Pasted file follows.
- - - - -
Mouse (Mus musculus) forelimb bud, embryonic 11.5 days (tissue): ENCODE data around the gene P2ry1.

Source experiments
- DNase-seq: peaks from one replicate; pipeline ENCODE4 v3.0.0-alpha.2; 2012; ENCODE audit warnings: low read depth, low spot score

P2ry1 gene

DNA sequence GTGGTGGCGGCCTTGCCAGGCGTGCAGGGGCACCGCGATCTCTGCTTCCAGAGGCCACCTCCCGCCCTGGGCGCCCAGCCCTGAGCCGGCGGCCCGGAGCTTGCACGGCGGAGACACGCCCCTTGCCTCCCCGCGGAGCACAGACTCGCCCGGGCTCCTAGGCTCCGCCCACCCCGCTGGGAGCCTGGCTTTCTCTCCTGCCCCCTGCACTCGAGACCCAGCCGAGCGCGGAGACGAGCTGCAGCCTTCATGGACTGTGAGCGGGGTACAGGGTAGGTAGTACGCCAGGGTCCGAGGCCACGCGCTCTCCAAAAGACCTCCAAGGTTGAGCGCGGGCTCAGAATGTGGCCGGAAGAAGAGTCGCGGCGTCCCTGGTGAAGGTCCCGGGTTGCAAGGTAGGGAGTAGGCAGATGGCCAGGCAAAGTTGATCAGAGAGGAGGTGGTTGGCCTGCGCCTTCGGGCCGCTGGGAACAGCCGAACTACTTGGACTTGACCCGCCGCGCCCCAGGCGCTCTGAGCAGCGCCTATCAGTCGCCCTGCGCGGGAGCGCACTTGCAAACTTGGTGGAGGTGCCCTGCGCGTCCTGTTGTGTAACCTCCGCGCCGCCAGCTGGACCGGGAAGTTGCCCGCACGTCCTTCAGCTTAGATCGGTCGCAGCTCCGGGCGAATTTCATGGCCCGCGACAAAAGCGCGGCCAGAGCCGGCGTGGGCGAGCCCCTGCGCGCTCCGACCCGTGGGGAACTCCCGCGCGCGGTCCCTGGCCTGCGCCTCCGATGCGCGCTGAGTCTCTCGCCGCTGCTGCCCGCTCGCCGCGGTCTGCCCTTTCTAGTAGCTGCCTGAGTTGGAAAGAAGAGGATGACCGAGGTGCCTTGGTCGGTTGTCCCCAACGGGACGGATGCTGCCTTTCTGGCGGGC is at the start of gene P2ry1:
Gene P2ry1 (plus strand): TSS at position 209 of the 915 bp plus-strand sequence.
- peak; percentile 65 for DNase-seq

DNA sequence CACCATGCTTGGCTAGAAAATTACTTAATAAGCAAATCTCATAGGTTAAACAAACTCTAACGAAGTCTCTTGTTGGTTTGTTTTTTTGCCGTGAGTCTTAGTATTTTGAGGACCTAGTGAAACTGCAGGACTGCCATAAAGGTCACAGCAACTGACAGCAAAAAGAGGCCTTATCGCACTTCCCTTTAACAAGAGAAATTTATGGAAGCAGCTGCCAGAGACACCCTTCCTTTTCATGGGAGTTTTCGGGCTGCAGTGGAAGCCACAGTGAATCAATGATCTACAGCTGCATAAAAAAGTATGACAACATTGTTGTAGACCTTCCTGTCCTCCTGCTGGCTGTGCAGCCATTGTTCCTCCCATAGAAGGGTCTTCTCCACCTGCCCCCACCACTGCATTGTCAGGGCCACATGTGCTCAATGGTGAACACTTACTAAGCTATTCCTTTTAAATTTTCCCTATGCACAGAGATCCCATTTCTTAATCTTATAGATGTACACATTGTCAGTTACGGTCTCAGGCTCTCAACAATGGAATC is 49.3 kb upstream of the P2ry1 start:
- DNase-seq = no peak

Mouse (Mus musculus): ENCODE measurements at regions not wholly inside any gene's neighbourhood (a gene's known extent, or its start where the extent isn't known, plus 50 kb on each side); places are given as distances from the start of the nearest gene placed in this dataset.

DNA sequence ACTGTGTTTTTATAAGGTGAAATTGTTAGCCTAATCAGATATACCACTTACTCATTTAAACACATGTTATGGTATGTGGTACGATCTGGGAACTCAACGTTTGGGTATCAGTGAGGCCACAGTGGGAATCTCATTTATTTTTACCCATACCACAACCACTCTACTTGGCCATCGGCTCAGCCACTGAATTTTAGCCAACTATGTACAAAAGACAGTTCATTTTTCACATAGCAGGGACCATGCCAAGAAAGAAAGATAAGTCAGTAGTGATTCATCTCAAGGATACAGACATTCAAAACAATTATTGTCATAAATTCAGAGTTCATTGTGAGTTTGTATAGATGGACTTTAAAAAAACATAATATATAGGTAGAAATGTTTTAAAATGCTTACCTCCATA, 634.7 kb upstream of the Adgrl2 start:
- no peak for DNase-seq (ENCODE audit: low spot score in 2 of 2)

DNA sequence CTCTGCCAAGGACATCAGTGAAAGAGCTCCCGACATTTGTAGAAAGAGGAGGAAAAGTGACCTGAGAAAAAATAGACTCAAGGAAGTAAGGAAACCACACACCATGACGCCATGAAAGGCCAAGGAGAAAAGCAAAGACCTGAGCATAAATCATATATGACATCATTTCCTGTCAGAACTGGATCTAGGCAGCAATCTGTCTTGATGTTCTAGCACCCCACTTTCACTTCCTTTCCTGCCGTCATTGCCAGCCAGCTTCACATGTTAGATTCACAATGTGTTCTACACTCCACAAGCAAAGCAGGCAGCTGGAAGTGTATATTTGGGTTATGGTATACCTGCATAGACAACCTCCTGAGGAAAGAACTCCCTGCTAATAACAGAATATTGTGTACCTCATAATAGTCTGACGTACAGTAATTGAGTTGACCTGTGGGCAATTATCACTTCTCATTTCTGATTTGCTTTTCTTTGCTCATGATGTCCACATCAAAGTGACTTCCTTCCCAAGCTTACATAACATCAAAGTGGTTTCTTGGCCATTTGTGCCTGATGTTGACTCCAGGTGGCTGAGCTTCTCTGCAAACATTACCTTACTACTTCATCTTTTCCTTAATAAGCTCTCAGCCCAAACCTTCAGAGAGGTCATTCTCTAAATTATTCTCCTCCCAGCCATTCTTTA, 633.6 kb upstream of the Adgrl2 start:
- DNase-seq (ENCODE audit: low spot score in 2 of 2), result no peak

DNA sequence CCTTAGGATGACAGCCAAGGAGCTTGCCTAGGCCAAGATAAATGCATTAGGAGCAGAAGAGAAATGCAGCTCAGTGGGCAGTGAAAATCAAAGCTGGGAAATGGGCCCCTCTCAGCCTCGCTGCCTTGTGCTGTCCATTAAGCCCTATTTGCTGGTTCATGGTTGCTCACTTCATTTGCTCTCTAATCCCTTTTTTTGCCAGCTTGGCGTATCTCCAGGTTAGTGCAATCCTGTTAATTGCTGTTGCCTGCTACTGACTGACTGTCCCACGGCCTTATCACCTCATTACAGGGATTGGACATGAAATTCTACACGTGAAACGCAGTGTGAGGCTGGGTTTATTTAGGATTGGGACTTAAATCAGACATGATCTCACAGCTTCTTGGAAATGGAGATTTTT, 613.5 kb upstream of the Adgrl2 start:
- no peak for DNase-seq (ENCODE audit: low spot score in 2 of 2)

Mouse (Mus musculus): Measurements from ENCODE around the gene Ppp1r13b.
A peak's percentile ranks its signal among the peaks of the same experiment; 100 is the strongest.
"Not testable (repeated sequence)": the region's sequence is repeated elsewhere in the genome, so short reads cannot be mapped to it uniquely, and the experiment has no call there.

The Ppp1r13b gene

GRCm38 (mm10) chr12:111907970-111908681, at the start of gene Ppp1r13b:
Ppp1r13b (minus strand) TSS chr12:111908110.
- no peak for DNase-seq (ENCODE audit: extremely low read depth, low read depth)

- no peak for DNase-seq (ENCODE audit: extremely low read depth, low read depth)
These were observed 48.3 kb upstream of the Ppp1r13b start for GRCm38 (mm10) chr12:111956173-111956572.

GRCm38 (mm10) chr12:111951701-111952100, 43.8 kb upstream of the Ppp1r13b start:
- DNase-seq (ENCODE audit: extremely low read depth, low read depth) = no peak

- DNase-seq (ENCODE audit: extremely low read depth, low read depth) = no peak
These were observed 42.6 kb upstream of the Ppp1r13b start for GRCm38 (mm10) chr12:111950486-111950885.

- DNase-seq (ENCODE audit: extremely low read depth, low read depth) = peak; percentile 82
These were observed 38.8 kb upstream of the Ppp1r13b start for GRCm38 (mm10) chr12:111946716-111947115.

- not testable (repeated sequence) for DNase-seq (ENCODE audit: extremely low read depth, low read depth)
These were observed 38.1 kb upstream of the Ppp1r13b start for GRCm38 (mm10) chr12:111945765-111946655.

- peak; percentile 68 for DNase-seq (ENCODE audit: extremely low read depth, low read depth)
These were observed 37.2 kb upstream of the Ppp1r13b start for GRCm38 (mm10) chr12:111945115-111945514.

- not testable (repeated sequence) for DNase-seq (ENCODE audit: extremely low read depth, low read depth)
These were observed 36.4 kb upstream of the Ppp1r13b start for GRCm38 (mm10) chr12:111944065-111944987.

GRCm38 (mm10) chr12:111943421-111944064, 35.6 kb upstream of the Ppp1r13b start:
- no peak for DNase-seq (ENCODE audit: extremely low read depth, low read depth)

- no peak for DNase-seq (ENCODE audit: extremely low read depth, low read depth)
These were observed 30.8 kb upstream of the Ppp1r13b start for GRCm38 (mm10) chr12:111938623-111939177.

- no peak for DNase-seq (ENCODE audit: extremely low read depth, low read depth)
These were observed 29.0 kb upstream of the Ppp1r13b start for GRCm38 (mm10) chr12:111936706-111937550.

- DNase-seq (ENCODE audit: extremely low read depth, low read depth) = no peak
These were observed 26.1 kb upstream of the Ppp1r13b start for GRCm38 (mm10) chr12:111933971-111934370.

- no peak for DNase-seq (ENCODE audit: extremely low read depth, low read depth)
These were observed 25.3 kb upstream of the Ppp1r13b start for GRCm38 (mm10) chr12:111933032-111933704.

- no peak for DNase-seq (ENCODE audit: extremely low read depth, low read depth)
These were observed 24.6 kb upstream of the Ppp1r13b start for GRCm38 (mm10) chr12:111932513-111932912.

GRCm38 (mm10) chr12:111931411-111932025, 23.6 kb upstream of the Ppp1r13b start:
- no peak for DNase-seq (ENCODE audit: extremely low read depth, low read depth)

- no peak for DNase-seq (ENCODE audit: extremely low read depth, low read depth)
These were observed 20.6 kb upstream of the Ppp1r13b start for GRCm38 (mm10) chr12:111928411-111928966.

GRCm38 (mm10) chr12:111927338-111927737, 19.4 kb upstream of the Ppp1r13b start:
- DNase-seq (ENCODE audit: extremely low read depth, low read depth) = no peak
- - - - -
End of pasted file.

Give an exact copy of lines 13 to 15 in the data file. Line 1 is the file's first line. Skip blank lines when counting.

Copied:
DNA sequence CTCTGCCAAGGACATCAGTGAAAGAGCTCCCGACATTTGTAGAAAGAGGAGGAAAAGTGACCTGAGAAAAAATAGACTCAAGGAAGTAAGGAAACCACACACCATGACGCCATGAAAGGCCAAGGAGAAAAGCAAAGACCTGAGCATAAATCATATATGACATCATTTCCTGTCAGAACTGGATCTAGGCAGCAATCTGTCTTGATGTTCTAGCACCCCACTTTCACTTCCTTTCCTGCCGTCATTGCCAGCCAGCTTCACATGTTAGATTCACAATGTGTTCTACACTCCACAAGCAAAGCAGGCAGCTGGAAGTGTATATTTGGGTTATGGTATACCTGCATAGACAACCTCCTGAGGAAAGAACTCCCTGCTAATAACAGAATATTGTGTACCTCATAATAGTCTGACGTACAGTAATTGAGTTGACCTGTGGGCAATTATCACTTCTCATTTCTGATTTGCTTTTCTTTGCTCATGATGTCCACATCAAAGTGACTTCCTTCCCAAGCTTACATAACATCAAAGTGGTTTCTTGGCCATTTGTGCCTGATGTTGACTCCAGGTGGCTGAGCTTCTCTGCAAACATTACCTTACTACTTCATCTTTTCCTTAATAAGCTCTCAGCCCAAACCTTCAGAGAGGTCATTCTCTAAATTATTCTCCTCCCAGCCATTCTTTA, 633.6 kb upstream of the Adgrl2 start:
- DNase-seq (ENCODE audit: low spot score in 2 of 2), result no peak

DNA sequence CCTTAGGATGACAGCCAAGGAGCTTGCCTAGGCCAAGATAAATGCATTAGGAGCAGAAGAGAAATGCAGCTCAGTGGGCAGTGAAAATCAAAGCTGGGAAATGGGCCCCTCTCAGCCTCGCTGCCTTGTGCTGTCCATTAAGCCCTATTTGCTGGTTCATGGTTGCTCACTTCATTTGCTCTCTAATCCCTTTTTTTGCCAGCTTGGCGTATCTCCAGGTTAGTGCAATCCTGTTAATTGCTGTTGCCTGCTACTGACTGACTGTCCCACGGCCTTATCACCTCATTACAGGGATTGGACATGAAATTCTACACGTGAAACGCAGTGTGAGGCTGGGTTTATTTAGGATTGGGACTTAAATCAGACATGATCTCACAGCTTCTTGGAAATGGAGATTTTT, 613.5 kb upstream of the Adgrl2 start: